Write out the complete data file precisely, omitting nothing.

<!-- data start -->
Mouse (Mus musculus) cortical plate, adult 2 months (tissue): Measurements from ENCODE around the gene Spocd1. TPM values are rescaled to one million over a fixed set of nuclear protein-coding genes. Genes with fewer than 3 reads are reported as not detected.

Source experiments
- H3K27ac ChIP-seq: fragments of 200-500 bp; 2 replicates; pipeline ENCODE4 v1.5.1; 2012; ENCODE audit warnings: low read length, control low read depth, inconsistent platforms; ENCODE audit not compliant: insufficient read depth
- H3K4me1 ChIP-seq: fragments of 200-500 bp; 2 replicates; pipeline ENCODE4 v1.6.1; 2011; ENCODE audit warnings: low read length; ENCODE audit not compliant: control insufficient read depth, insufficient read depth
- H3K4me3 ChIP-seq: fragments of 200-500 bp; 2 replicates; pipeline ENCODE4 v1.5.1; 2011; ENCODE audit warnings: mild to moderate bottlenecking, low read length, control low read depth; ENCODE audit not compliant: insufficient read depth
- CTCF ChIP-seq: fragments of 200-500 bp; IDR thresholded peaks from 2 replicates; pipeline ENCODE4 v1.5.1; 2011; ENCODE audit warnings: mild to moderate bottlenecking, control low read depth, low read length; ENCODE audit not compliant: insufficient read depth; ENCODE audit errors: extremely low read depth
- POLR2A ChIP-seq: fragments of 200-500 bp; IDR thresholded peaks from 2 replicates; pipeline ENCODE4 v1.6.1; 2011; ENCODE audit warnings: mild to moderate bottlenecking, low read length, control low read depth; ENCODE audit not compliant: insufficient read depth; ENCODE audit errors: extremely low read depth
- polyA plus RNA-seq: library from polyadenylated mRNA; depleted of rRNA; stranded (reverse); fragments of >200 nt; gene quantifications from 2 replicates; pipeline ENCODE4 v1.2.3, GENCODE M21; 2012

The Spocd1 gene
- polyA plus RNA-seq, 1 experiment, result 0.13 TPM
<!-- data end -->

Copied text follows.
Mouse (Mus musculus) cortical plate, adult 2 months (tissue): Measurements from ENCODE around the gene Spocd1. TPM values are rescaled to one million over a fixed set of nuclear protein-coding genes. Genes with fewer than 3 reads are reported as not detected.

Source experiments
- H3K27ac ChIP-seq: fragments of 200-500 bp; 2 replicates; pipeline ENCODE4 v1.5.1; 2012; ENCODE audit warnings: low read length, control low read depth, inconsistent platforms; ENCODE audit not compliant: insufficient read depth
- H3K4me1 ChIP-seq: fragments of 200-500 bp; 2 replicates; pipeline ENCODE4 v1.6.1; 2011; ENCODE audit warnings: low read length; ENCODE audit not compliant: control insufficient read depth, insufficient read depth
- H3K4me3 ChIP-seq: fragments of 200-500 bp; 2 replicates; pipeline ENCODE4 v1.5.1; 2011; ENCODE audit warnings: mild to moderate bottlenecking, low read length, control low read depth; ENCODE audit not compliant: insufficient read depth
- CTCF ChIP-seq: fragments of 200-500 bp; IDR thresholded peaks from 2 replicates; pipeline ENCODE4 v1.5.1; 2011; ENCODE audit warnings: mild to moderate bottlenecking, control low read depth, low read length; ENCODE audit not compliant: insufficient read depth; ENCODE audit errors: extremely low read depth
- POLR2A ChIP-seq: fragments of 200-500 bp; IDR thresholded peaks from 2 replicates; pipeline ENCODE4 v1.6.1; 2011; ENCODE audit warnings: mild to moderate bottlenecking, low read length, control low read depth; ENCODE audit not compliant: insufficient read depth; ENCODE audit errors: extremely low read depth
- polyA plus RNA-seq: library from polyadenylated mRNA; depleted of rRNA; stranded (reverse); fragments of >200 nt; gene quantifications from 2 replicates; pipeline ENCODE4 v1.2.3, GENCODE M21; 2012

The Spocd1 gene
- polyA plus RNA-seq, 1 experiment, result 0.13 TPM